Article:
I like my chemistry writings like I like my Martini’s “dry, shaken, not stirred” or some such.

Having said all of the above, I absolutely love the writings of gifted science writers. These are people who make science come alive for lay audiences. This is another gift altogether.



January 3, 2020

The Netflix Messiah

Filed under: Culture,Entertainment — Steve Ruis @ 12:57 pm

I just finished watching the new Netflix series Messiah. This is not a review of that series, although I enjoyed it greatly. It was mostly a comment on how we would respond if Jesus came back and seemed more than a little realistic. But what I am writing on now is that Netflix has decided (because they pay for it) that everything they put out now will have atmospheric music running continuously in the background. Actually if it just ran in the background, that might be okay but often it almost dominates the dialogue, making it hard to hear. When people are speaking in foreign languages, in this case a lot of them, and in accented English, sometimes it is hard to follow. It is especially hard to follow when the damned music rises and falls along with the dialogue . . . and the tension in the scene.

They even have leitmotifs! When a phone rings, for example, there is a little chime riff in the music. Sheesh.

I admit I am a little hard of hearing but I am using over the ear headphones to maximize my ability to hear.

Don’t let my kvetching stop you from viewing the series. It was very enjoyable.

December 29, 2019

The Fly in the Ointment

I read recently an article about how is creating many, many small businesses to deliver their goods. Amazon originally used USPS, UPS, and FedEx and the like as their delivery agents and negotiated their prices down, down, down but reached a limit of those services which pay their employees fairly well and treat them fairly well. (Trust me, I had a brother in law who worked for UPS and UPS is not a saintly organization. It is just that their jobs weren’t “shit jobs.” Their employees had pension plans, healthcare, decent wages, unions, etc.)

Amazon is creating little entrepreneurs to Uberize the delivery business.

Amazon also squeezes its own employees terrifically for better performance but not for higher wages. For example, Whole Foods, an Amazon subsidiary, announced it would be cutting medical benefits for its entire part-time workforce. The annual saving to Amazon from this cost-cutting move is roughly what Bezos – whose net worth is $110 billion – makes in two hours.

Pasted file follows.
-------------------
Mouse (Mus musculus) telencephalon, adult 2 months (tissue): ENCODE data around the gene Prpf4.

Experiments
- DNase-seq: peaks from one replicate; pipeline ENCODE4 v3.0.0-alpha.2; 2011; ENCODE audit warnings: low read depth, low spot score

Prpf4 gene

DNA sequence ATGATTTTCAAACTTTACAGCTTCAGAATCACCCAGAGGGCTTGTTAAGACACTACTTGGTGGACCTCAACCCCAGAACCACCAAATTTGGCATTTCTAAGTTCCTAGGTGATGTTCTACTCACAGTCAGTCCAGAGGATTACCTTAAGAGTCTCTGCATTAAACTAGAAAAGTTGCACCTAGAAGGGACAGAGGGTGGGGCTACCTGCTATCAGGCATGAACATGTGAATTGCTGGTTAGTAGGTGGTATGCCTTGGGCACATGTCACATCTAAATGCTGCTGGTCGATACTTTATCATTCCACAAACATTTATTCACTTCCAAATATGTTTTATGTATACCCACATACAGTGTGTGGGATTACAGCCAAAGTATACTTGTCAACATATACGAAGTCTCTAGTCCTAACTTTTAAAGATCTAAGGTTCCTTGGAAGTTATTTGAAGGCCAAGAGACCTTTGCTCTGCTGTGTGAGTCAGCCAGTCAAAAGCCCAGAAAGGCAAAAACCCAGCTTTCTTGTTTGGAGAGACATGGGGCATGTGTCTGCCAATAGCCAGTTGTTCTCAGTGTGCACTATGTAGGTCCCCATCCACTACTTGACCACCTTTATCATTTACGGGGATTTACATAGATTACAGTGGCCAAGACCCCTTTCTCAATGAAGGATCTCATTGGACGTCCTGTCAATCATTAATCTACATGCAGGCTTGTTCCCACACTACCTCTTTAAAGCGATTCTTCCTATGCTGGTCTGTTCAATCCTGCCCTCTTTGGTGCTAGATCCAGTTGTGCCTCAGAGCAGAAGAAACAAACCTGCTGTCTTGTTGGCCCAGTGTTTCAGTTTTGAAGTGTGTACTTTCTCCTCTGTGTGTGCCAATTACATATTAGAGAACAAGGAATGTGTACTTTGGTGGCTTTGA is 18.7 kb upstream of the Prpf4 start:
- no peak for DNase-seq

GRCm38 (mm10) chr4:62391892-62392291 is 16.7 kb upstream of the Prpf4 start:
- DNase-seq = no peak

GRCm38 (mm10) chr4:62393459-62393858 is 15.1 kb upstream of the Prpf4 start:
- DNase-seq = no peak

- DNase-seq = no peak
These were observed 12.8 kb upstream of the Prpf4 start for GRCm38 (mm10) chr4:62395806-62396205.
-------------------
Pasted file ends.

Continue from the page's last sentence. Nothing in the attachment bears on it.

Does the man deliberately cultivate the aura of a Bond villain?

Amazon’s commercials aside about how wonderful some of its employees think the company is, the number of stories of employee abuse hasn’t declined much. And, Amazon raised the wages of its base employees only under considerable pressure from outside.

Now, as Americans, we believe that businesses should be “free” to run their businesses any way they want (within some rough standards of practice, outlined in the law) but the question I am asking here is “To what end?”

I ask, “Why does Amazon need to lower its employee costs, lower its shipping costs?” The “old Amazon” made Jeff Bezos the richest man in the world. He can’t move any higher on that list. So, why are these practices necessary? So Mr. Bezos can make even more money when he cannot possibly spend the wealth he has accumulated so far? Please recall that to spend one billion dollars ($1,000,000,000) one has to spend $532,000 per hour of every business day for an entire year. In just one morning or afternoon, this amounts to as much money as I earned in just under 40 years of working as a college chemistry professor. And Mr. Bezos has in excess of a hundred times that much accumulated wealth at this point.

This is the core problem of capitalism. There are no limits placed upon greed.